Learn HTML: Part 1

HTML stands for HyperText Markup Language. It’s a type of text document, where text is ‘marked up’ by using special tags that inform a program that reads the text in how to render the text. Typically that program is a Web Browser such as Internet Explorer, FireFox, Opera or Chrome. With the growth of internet-connected devices such as cell phones, slates and embedded systems (such as TVs),  HTML is more important than ever, as it provides a near ubiquitous cross platform way of delivering content.

Despite that, because of HTML’s age, it’s pretty much taken for granted! It’s pretty hard to find basic ‘getting started’ tutorials that will teach you what it is, and how to use it, from the ground up. Well, that’s what we’re trying to fix here. Hope you enjoy it!

HTML Basics

Here’s an example of a very simple HTML document running within Internet Explorer 9 and FireFox.

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Can you see what is similar between the two? First of all there’s a Title which reads ‘My First HTML Page’. In IE9 it’s just in the tab, in FireFox it’s both in the tab and in the title for the browser.

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The other thing that is similar between the two is the content that appears in the main part of the browser. It reads ‘Hello World’ in both instances. This is called the body.

Now, let’s take a look at the HTML that generates this page.

        <title>My First HTML Page</title>
         Hello, World!

Remember earlier where we mentioned that HTML is a special way of marking up text so that the browser can render it. You can see this in the above listing.

Understanding the Markup

First is the Title, as you can see the text ‘My First HTML Page’ is surrounded by <title> and </title>. This is Markup, where you start a piece of content with <something> and end it with </something>, so the content that you want to be the Title is marked up using <title></title>.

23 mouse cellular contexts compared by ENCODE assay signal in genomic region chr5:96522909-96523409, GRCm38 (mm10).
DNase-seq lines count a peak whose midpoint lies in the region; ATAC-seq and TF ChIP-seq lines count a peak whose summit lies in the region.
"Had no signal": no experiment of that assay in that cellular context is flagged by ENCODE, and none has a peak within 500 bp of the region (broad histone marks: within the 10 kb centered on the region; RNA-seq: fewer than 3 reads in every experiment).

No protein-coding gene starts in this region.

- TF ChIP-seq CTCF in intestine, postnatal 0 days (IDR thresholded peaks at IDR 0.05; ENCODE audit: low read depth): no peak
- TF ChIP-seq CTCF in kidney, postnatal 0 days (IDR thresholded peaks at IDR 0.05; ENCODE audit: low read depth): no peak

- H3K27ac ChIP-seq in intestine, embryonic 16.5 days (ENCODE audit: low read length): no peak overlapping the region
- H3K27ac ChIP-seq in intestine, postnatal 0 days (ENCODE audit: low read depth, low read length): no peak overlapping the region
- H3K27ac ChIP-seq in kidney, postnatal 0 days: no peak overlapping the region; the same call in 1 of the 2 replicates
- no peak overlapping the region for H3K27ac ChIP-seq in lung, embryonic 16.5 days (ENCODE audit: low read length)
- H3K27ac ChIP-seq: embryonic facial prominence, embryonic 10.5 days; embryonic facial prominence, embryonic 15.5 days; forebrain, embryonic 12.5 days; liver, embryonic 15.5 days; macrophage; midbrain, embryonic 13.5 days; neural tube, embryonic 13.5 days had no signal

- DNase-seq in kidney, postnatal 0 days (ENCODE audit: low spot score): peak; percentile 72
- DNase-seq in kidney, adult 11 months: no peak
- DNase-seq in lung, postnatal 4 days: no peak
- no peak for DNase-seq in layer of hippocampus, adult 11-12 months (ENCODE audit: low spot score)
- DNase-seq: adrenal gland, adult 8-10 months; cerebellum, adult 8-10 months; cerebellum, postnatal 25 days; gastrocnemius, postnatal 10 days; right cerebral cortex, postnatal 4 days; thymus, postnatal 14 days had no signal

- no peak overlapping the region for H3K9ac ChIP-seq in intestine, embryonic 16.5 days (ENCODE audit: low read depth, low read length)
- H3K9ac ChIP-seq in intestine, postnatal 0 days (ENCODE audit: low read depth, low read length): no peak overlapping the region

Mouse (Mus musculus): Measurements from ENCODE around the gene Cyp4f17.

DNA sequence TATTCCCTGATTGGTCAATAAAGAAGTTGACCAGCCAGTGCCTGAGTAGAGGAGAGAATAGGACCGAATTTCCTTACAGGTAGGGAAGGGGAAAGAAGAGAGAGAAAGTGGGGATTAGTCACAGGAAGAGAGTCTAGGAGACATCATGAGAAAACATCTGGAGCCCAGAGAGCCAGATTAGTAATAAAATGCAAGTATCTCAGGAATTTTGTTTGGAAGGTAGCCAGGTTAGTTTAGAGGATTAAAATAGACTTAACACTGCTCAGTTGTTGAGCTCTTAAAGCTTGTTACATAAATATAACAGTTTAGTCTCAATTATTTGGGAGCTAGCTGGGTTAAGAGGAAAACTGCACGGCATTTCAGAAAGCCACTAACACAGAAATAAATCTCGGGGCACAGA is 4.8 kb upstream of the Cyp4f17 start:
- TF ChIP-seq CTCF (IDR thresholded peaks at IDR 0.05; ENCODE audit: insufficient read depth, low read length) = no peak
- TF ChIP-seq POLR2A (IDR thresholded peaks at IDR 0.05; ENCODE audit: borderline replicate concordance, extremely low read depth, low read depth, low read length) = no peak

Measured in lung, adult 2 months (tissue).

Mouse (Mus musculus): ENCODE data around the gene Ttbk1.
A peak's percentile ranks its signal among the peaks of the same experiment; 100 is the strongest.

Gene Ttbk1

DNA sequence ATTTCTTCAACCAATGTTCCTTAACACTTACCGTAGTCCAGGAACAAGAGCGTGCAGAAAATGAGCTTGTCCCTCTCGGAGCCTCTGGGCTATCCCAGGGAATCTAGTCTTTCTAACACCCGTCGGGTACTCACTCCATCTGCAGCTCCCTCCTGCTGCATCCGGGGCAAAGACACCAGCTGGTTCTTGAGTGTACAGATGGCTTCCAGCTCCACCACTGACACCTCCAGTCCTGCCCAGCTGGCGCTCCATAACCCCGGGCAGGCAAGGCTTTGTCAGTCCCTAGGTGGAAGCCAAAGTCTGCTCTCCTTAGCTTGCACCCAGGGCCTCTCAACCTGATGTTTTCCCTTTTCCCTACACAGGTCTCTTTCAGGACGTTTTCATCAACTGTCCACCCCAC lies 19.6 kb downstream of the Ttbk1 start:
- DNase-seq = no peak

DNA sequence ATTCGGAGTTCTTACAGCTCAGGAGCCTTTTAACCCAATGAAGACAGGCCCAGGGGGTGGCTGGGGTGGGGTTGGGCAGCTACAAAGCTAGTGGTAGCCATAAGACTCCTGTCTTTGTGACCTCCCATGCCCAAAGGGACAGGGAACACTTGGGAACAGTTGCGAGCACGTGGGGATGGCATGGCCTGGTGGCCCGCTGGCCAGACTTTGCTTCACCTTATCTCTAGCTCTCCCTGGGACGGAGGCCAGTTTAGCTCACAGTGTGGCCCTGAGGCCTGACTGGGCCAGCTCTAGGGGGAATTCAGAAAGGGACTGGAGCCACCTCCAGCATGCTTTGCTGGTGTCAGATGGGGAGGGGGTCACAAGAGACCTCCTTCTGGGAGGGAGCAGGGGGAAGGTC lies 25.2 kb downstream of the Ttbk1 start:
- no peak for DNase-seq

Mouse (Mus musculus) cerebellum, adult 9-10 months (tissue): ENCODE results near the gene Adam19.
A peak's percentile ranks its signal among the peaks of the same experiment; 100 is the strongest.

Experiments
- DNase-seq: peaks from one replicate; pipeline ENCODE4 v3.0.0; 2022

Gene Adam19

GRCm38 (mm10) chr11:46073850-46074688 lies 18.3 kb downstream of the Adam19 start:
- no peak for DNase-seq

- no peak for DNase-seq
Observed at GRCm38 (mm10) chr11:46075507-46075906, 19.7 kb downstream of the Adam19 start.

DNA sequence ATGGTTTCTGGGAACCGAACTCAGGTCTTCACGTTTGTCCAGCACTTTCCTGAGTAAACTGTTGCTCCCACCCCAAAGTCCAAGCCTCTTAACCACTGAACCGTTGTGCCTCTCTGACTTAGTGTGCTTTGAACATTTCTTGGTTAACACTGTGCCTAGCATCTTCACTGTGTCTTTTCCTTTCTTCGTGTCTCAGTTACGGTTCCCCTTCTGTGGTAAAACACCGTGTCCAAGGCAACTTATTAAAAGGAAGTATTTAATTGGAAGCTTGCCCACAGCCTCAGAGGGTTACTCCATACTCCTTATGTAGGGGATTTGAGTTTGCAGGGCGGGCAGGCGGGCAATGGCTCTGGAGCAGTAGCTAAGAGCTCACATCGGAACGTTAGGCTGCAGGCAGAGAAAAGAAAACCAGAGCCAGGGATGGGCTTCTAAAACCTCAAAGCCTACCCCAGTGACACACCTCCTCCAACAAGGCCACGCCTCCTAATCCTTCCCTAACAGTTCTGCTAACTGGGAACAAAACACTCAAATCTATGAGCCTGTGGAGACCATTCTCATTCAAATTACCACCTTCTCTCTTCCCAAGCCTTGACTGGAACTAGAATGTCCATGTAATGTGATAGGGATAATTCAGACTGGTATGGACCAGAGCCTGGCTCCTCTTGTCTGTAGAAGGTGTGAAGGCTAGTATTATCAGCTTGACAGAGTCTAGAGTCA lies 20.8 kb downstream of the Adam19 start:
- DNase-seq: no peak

Similarly the Body is marked up using <body></body>, so because the text ‘Hello, World!’ is within the <body> tags, the browser will render it within the ‘main’ area that the user reads.

You’ll see that there are a couple more tags. The first is the one that wraps the entire document with <html></html> which is just specifying that this document is an HTML document. Simple, right?

The other is a little more interesting and it’s the <head> component. This is used to contain content that is processed and rendered before the body, and is typically used for things that are independent of the body text, such as the title, and stuff you’ll learn later such as scripts and styles. As the <title> is independent of the body (it is rendered on the browser UI, not within the body of the browser), it’s held within the head.

You might also notice that the structure of HTML is nested. This means that tags can be contained within tags. You can see that the <head> is within the <html> and that the <title> is within the <head>. Tags are nested by opening them before the previous one is closed, so you can see the structure having

<html>          - Open HTML

  <head>        - Open Head

    <title>     - Open Title

   </title>     - Close Title

  </head>       - Close Head

  <body>        - Open Body

  </body>       - Close Body

</html>         - Close HTML

It’s important to understand this structure. Your HTML document will always have these tags and in this order. It’s also important to remember how tags are opened and closed. As you write more HTML, you’ll soon discover that one of the most common bugs you’ll find as to why your page doesn’t render correctly is that nesting is wrong, or tags aren’t closed etc. Documents can soon become pretty complex, so it’s good to get started on the right foot!

Creating your first page